Friday, 27 March 2009

CareerStep - more fabulous women in Electronics and Computer Science

Following on from my Ada Lovelace Day blog, I thought it would be timely to write about some of the things we are doing in ECS to help colleagues progress through their careers, and hopefully sustain and help grow the diversity of our researchers in the School.

The initiative has provided a discussion space for colleagues to identify and discuss the issues they face in furthering their individual careers, and is providing support through activities such as co-coaching to enable them to each actively progress their individual personal career objectives.

There are sound reasons for seeking greater diversity across our academic community, with a lot of evidence showing that balanced teams are significantly more effective than non balanced teams. I picked this info up from one of the guest speakers at a Girl Geek Dinner event in London last year.

Elisabeth Kelan , a researcher from Kings College London and the London Business School was reporting on studies into the effect of gender balance on the performance of teams (Innovative Potential: men and women in teams). A set of individual factors associated with successful innovation were considered in a study of over 100 teams drawn from a wide range of different organisations worldwide. A gender balanced team appeared to optimise perfomance against each factor, and although individual effects were small, it is suggested that together these impacts are significant. A further study looked at gender stereotypes, and considered the ways in which they are limiting, both to those who apply them, and those to whom they are applied.

Initiatives like CareerStep are not new, but as with many instances of organisational and cultural change, devising an approach which is effective in the particular climate and culture of an organisation works best with approaches which are given clear leadership but which also grow from the ground up.

Interesting work has been done in the US following an NSF initiative begun in 2005. The ACES project was hosted at Case Western Reserve University, as well as collecting substantial quantities of data on female academic careers, their project findings included some suggested models of transformation which are relevant to CareerStep.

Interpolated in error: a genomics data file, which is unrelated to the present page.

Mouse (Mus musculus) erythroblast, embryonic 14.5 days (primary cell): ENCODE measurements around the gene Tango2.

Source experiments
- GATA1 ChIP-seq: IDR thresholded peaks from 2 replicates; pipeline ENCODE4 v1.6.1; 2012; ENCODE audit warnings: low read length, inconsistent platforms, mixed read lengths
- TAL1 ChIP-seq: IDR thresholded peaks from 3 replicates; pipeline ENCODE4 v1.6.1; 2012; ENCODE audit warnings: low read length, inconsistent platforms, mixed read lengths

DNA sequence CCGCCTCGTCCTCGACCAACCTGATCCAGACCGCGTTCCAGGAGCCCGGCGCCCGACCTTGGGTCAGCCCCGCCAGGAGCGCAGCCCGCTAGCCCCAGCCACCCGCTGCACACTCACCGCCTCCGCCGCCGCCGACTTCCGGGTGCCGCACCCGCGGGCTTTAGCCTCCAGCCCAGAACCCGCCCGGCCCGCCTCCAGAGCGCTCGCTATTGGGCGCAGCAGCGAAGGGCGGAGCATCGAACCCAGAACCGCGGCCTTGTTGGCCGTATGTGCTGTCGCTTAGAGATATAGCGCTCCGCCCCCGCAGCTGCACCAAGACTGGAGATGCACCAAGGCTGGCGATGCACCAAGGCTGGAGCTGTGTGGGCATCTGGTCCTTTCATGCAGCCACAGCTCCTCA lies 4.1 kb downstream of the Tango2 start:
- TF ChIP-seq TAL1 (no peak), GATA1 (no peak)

Links, References and Further Reading
GirlGeekDinners - a women's networking community which combines face to face social networking with a programme of guest speakers on topical technology subjects. London Girl Geek dinners are the nearest regular venue, but meetings take place across the UK.

Women and IT Scorecard: joint publication from the BCS, BERR, eSkills and Intellect report providing an overview of participation, challenging some assumptions, and pointing to some ways forward.


In ECS our students (under grads and post grads) have a community with regular coffee and cakes, meetings, and guest speakers which provides a focus for women across the school.

Our school is based in the faculty of Engineering, Science and Mathematics. Pearl John from Physics leads this activity convening regular meetings, guest talks and activities which reach across the faculty. This provides many opportunities for our students to meet and make new friends and gain an insight into the activities of other schools in the context

Working with more senior women in the University in Science, Engineering and Technology. There is a regular programme of meetings and events, including the annual Campbell Lecture. WISET has run action learning sets to develop women with the specific objective of enhancing their promotion prospect. Currently it is supporting mentoring schemes across the University.

Reena Pau: post grad in ECS whose study is looking at the relationship between Career Choices and experience of IT among school age young adults.

Ada Lovelace Day

Was an effort led by Suw Charman Anderson to get people to pledge to blog about influential women in technology on March 24 2009. You can read about the event via some observations from Guardian correspondent Sue Schofield, or take a look at the map and list of posts.

Short Bibliography

Settles, Isis H.; Cortina, Lilia M.; Stewart, Abigail J.; Malley, Janet Voice matters: Buffering the impact of a negative climate for women in science, Psychology of Women Quarterly. 31(3):270-281, September 2007.

Gratton, L., Kelan, E., Voigt, A., Walker, L. and Wolfram, H.-J., “Innovative potential: men and women in teams”, report by the Lehman Brothers Centre for Women in Business, London Business School, London, 2007

Diana Bilimoria, Breaking Barriers and Creating Inclusiveness: Lessons of Organizational Transformation to Advance Women Faculty in Academic Science and Engineering, ACES project (Power Point) 2007

Mary Frank Fox, Institutional Transformation and the Advancement of Women Faculty: The Case of Academic Science and Engineering, , in Higher Education: Handbook of Theory and Research, vol. 23. Edited by J. C. Smart. Springer Publishers, 2008.

Dorota Bourne and Mustafa F. Ozbilgin, Strategies for combating gendered perceptions of careers ,International Journal of Career Management, 13,4 , p320-332

Mary Frank Fox, Carol Colatrella, David McDowell, and Mary Lynn Realff, Equity in Tenure and Promotion: An Integrated Institutional Approach, in Transforming Science and Engineering: Advancing Academic Women, edited by A. Stewart, J. Malley, and D. LaVaque-Manty. Ann Arbor, Michigan: The University of Michigan Press, 2007

Mary Frank Fox, Women, Science and Academic, Graduate Education and Careers, Gender and Society (15) 5, p654-666, 2001

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